I was in high school a really long time ago…from 1956 to 1960.
It was before personal computers were developed, before cell phones and digital photography and high definition television.
My school was the lab for the University of Illinois in Champaign-Urbana, so we students were subjected to experimental innovations such as Max Beberman’s New Math. I never did get it.
We were graded in numbers, the highest was 6. The school was populated by a large number of geniuses, quite a few kids who were smart but not geniuses, some regular old students like me who actually had to study to get good grades, and a few social mismatches (with the school, that is), including the ever attractive bad boys and wild girls.
Gargoyles decorated the roof of the old school building. The separate gymnasium sat next door to the school. The gym’s caulk-filled cracks and bright lighting, which worked fine for basketball games or gym class, made decorating for school dances a challenge. We dimmed the lights, added sparkly signs, and draped crepe paper streamers from wall to wall. Silk-screened themed dance programs, green slushy punch made with lime sherbert and Seven-Up, and stacks of 45 rpm records featuring artists like Nat King Cole, The McGuire Sisters, Pat Boone, and Elvis Presley–party paradise.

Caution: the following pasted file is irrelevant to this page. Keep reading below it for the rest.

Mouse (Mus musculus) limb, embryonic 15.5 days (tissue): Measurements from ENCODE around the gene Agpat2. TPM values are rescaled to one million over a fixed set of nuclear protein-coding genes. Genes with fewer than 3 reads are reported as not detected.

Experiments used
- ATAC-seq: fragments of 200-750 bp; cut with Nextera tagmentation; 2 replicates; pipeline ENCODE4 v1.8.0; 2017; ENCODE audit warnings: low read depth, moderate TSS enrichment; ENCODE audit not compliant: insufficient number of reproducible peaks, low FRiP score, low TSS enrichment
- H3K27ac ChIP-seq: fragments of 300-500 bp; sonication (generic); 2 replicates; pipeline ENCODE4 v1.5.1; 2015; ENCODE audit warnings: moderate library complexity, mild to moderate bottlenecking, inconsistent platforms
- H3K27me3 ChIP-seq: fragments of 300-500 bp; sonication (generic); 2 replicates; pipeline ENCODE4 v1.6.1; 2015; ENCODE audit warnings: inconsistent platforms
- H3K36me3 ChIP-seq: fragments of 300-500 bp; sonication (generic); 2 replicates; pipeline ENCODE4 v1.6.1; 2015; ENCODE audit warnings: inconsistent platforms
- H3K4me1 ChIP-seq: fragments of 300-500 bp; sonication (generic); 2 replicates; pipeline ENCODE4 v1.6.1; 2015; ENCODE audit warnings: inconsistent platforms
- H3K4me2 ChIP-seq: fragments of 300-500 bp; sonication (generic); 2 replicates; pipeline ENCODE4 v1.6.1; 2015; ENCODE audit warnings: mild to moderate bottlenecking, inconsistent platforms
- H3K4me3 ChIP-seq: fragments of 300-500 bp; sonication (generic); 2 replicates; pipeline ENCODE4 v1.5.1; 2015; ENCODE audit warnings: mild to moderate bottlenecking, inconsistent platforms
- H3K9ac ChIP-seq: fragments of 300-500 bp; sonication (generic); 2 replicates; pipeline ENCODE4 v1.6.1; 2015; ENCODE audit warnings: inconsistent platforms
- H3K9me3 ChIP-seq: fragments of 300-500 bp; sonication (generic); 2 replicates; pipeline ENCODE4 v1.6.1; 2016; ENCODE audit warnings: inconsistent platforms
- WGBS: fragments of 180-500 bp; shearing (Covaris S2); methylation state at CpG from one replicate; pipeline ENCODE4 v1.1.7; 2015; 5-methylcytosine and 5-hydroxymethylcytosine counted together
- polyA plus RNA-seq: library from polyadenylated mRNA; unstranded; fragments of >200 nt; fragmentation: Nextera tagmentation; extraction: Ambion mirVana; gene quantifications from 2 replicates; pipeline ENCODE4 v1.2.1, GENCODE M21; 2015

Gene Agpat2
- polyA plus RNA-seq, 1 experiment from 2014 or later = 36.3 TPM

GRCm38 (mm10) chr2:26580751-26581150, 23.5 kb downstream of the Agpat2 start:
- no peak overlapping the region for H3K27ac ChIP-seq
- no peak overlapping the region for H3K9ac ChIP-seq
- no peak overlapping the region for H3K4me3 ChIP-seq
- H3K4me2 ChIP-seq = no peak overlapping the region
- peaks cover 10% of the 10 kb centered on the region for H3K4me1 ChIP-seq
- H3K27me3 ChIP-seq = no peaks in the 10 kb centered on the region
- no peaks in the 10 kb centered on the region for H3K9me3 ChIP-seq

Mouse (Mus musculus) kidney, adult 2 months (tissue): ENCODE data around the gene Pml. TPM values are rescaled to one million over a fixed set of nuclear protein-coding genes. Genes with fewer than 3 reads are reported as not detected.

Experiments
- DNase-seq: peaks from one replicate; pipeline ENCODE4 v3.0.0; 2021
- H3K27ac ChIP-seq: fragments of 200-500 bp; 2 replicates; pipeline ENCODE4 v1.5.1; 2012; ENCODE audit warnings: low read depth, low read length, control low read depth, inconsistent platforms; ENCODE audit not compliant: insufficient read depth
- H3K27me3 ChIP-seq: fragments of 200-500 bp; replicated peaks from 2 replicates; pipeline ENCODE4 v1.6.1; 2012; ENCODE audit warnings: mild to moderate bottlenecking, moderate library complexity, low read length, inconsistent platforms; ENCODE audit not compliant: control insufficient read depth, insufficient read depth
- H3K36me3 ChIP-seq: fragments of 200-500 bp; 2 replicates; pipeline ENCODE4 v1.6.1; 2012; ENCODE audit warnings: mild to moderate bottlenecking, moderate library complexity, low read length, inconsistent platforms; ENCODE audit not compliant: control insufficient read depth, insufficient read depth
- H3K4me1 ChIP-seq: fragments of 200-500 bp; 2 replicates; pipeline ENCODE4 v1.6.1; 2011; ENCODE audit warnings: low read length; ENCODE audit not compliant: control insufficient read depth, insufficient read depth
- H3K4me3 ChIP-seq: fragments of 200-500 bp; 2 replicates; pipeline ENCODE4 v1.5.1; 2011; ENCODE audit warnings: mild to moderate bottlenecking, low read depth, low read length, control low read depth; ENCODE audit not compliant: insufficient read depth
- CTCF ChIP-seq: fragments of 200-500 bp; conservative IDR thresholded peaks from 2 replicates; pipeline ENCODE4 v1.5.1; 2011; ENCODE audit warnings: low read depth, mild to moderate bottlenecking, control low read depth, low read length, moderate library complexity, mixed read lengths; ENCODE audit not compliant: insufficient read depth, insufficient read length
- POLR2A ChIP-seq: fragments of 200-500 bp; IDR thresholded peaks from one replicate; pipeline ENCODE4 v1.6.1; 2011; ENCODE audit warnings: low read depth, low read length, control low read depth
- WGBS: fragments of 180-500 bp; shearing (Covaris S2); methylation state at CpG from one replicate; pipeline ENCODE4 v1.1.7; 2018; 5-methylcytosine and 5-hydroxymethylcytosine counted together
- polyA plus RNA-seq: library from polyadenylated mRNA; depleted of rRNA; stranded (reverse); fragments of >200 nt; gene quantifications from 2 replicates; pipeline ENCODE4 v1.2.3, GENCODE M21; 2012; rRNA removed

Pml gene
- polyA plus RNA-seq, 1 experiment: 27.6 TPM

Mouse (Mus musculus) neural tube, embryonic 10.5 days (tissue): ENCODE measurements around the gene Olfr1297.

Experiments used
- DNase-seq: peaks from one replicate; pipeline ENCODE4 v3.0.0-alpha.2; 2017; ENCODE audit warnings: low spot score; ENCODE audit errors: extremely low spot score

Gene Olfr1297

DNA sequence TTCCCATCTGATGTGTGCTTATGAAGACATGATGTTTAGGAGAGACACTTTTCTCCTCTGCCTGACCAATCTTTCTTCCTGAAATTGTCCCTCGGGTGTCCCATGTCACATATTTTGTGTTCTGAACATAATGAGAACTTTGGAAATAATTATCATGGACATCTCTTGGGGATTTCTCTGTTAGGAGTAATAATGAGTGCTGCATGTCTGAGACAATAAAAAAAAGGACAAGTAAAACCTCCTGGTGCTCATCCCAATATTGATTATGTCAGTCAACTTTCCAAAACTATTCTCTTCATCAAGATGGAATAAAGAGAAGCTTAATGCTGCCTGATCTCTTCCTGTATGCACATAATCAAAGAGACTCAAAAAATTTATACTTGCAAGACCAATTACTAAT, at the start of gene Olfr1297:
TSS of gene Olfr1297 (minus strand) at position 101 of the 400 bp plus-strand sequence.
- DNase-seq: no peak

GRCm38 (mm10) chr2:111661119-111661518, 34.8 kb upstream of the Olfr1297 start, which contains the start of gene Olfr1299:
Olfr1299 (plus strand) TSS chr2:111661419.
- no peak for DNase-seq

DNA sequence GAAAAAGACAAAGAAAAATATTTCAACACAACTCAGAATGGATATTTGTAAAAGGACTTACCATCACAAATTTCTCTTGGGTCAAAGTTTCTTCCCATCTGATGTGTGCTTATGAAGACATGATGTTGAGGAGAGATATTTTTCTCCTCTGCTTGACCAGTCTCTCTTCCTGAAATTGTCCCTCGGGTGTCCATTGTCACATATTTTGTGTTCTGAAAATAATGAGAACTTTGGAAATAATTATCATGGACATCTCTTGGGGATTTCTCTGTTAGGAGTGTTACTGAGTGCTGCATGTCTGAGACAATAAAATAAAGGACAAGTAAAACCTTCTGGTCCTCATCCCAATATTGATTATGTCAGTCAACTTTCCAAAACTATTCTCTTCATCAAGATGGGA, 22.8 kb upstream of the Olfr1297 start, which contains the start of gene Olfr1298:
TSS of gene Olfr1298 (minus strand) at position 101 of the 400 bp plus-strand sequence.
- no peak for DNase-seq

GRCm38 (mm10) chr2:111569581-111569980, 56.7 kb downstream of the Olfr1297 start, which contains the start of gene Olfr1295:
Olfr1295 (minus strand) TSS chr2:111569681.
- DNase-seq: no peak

Even though most of the classes I took were intended to prepare me for college, the one course that helped me the most throughout my whole life was typing. Who knew back then that touch typing would be useful to everyone, not just students and secretaries?
The things I remember most:
1. Trying out for and appearing on stage as Penny in the play You Can’t Take it With You. That was such a terrifying experience, I never tried acting again…ever.
2. Skipping a gym class one time, the only class I ever skipped in all four years. I got caught and was terribly humiliated.
3. Eating lunch out at a greasy diner a couple of blocks from the school. Best French Fries ever!
I’ve thought of writing a YA novel set in the 50s, but if I based it on my own high school life, today’s YA readers would fall asleep before the end of the first chapter. The times…they sure have changed.